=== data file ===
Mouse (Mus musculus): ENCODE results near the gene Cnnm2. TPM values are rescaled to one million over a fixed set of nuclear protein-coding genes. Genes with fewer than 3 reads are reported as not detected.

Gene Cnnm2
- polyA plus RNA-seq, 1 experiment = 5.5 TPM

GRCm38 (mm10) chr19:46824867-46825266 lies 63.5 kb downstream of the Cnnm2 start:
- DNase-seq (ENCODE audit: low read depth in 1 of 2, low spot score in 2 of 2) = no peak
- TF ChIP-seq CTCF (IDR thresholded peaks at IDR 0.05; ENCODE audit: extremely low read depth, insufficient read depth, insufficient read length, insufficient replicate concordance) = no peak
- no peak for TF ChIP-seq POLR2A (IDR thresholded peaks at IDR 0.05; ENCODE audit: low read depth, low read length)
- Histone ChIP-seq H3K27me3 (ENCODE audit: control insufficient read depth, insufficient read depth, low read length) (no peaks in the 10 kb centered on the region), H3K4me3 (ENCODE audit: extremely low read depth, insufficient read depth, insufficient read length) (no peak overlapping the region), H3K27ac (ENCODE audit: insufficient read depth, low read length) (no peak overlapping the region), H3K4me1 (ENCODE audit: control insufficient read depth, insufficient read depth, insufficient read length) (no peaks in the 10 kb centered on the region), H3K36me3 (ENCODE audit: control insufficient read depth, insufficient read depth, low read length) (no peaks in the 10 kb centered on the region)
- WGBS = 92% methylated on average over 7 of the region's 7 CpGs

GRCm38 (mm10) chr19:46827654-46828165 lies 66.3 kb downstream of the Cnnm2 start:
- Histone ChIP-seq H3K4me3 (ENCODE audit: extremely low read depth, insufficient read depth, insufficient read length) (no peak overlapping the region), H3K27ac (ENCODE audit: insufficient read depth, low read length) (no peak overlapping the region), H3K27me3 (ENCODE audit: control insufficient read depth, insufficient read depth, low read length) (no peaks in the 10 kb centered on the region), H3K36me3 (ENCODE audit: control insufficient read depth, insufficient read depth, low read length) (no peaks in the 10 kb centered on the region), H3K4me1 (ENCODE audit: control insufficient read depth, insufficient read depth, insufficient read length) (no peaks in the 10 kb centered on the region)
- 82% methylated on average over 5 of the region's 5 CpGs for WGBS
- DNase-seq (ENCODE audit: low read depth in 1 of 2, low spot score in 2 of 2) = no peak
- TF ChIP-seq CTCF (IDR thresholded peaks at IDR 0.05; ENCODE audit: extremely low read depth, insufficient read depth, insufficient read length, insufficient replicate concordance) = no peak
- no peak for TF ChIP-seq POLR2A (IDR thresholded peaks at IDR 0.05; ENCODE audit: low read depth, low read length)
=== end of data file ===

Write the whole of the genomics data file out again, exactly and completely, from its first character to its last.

Mouse (Mus musculus): ENCODE results near the gene Cnnm2. TPM values are rescaled to one million over a fixed set of nuclear protein-coding genes. Genes with fewer than 3 reads are reported as not detected.

Gene Cnnm2
- polyA plus RNA-seq, 1 experiment = 5.5 TPM

GRCm38 (mm10) chr19:46824867-46825266 lies 63.5 kb downstream of the Cnnm2 start:
- DNase-seq (ENCODE audit: low read depth in 1 of 2, low spot score in 2 of 2) = no peak
- TF ChIP-seq CTCF (IDR thresholded peaks at IDR 0.05; ENCODE audit: extremely low read depth, insufficient read depth, insufficient read length, insufficient replicate concordance) = no peak
- no peak for TF ChIP-seq POLR2A (IDR thresholded peaks at IDR 0.05; ENCODE audit: low read depth, low read length)
- Histone ChIP-seq H3K27me3 (ENCODE audit: control insufficient read depth, insufficient read depth, low read length) (no peaks in the 10 kb centered on the region), H3K4me3 (ENCODE audit: extremely low read depth, insufficient read depth, insufficient read length) (no peak overlapping the region), H3K27ac (ENCODE audit: insufficient read depth, low read length) (no peak overlapping the region), H3K4me1 (ENCODE audit: control insufficient read depth, insufficient read depth, insufficient read length) (no peaks in the 10 kb centered on the region), H3K36me3 (ENCODE audit: control insufficient read depth, insufficient read depth, low read length) (no peaks in the 10 kb centered on the region)
- WGBS = 92% methylated on average over 7 of the region's 7 CpGs

GRCm38 (mm10) chr19:46827654-46828165 lies 66.3 kb downstream of the Cnnm2 start:
- Histone ChIP-seq H3K4me3 (ENCODE audit: extremely low read depth, insufficient read depth, insufficient read length) (no peak overlapping the region), H3K27ac (ENCODE audit: insufficient read depth, low read length) (no peak overlapping the region), H3K27me3 (ENCODE audit: control insufficient read depth, insufficient read depth, low read length) (no peaks in the 10 kb centered on the region), H3K36me3 (ENCODE audit: control insufficient read depth, insufficient read depth, low read length) (no peaks in the 10 kb centered on the region), H3K4me1 (ENCODE audit: control insufficient read depth, insufficient read depth, insufficient read length) (no peaks in the 10 kb centered on the region)
- 82% methylated on average over 5 of the region's 5 CpGs for WGBS
- DNase-seq (ENCODE audit: low read depth in 1 of 2, low spot score in 2 of 2) = no peak
- TF ChIP-seq CTCF (IDR thresholded peaks at IDR 0.05; ENCODE audit: extremely low read depth, insufficient read depth, insufficient read length, insufficient replicate concordance) = no peak
- no peak for TF ChIP-seq POLR2A (IDR thresholded peaks at IDR 0.05; ENCODE audit: low read depth, low read length)